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Will Tumblr save Yahoo? Comment on this post ↓
May 23rd, 2013 by Warren Swil

No. Reengineering, better

customer service are needed

Yahoo president Marissa Ann Mayer. Image by jdlasica. Used under Creative Commons license with attribution.

IN WHAT SOME may see as a desperate gamble, the Board of Directors of Yahoo! ® has agreed to buy the blogging site Tumblr for $1.1 billion.
That is not chump change.
According to a story by Michael J. de la Merced, Nick Bilton and Nicole Perlroth in The New York Times, this is the biggest Internet acquisition in along time. “Yahoo to Buy Tumblr for $1.1 Billion
“The deal would be the largest acquisition of a social networking company in years, surpassing Facebook’s $1 billion purchase of Instagram last year,” the three write.
Will it save Yahoo, which – until the stock market took off like a bullet – had been floundering for quite some time?
No. It is not in time; it is too little too late for Yahoo to stop becoming the next MySpace.

This speaks for itself.

I RISK SERIOUS RETRIBUTION from Yahoo for this post, but I am ready for the consequences – and it’s not as if my opinion is the only one of its kind on the planet.
In an article published on Monday in Wired magazine, Angela Watercutter reports that Tumblr users also are anxious.
In “Tumblr Users Have All the Feels About Yahoo Acquisition” she summarizes what is happening on the website itself
“Some worried about the loss of the fan communities on the site, others felt they themselves were being sold, and — yes — some worried what would happen to the porn,” Watercutter reports.
My opinion is based more on personal experience.
I have had Yahoo as my homepage for well over a decade – perhaps even approaching 20 years.
And, I am trapped there – for now.
My account is a legacy of the 1990s, when, after its Supreme Court-forced break up, the then-nascent AT&T entered into a partnership with the burgeoning Yahoo to create the site of my home page.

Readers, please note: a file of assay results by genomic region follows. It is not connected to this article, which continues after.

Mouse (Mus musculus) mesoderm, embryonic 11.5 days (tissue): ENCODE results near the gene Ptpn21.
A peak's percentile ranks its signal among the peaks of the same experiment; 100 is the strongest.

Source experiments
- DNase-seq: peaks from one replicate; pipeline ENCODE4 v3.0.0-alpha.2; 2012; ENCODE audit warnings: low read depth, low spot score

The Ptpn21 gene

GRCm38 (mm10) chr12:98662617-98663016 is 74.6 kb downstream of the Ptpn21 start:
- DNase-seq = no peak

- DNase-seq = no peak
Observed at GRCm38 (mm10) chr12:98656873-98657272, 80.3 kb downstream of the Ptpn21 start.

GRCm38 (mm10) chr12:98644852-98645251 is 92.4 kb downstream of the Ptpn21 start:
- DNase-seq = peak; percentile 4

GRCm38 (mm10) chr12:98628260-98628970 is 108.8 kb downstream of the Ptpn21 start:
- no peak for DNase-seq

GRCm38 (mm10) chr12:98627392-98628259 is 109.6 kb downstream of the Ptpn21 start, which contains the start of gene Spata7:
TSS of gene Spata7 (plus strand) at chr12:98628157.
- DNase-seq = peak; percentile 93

At the time I had no idea how central it wouldn’t become to my Internet presence. Who on earth remembers SBC Global?
It was a result of the 1980s break-up of AT&T. All the regional phone companies were spun off into separate entities.
My local phone company was Pacific Bell. In the 1990s it merged with Southwestern Bell, to form SBC.
When AT&T began reconstituting itself into the monster monopoly it has again become, SBC global became a relic.
Just look at my email address: wswil@sbcglobal.net. I am trapped there.

Here is the home screen of my Yahoo page. Note the AT&T logo in the top left-hand corner. © SGE, inc.

ABOUT A YEAR AGO, I began to realize this was not a good thing. My primary account email points to a dead drop. It is an account I cannot possibly access.
Last summer I spent a good month trying to change this. It was futile.
I appealed to Yahoo on several occasions with no result. Its customer service is appalling.
Furthermore, its user interface is complicated and certainly not friendly.
But I realized transitioning away from my primary email would be a long-term process. It is used today to access so many accounts at so many different web sites, there is no possible way I can keep track of them.
Today, after almost a year of effort, I straddle the worlds of Yahoo and Google. I have set up several Google email accounts; the user interface there is so much better.
The help screens are easy to understand. They are not complicated and esoteric.
Indeed, without truly being aware of it, I have wrapped my arms around Google and its octopus-like presence everywhere on the web.
I have a YouTube account where I am posting videos on my channel. Did you know that YouTube is a division of Google?
My transition is nearing completion. I have no idea of the consequences of what will happen when I abandon my SBCGlobal email account.
It will probably take months to repair the damage.
But I now have a sufficient presence on Gmail to handle it.
My experience does not bode well for Yahoo. My next-door neighbor works for the company, and I wish Patrick well.
But buying a billion-dollar blog site will not save Yahoo. Only some 21st century reengineering, a vastly improved user interface and much better customer service has a chance.



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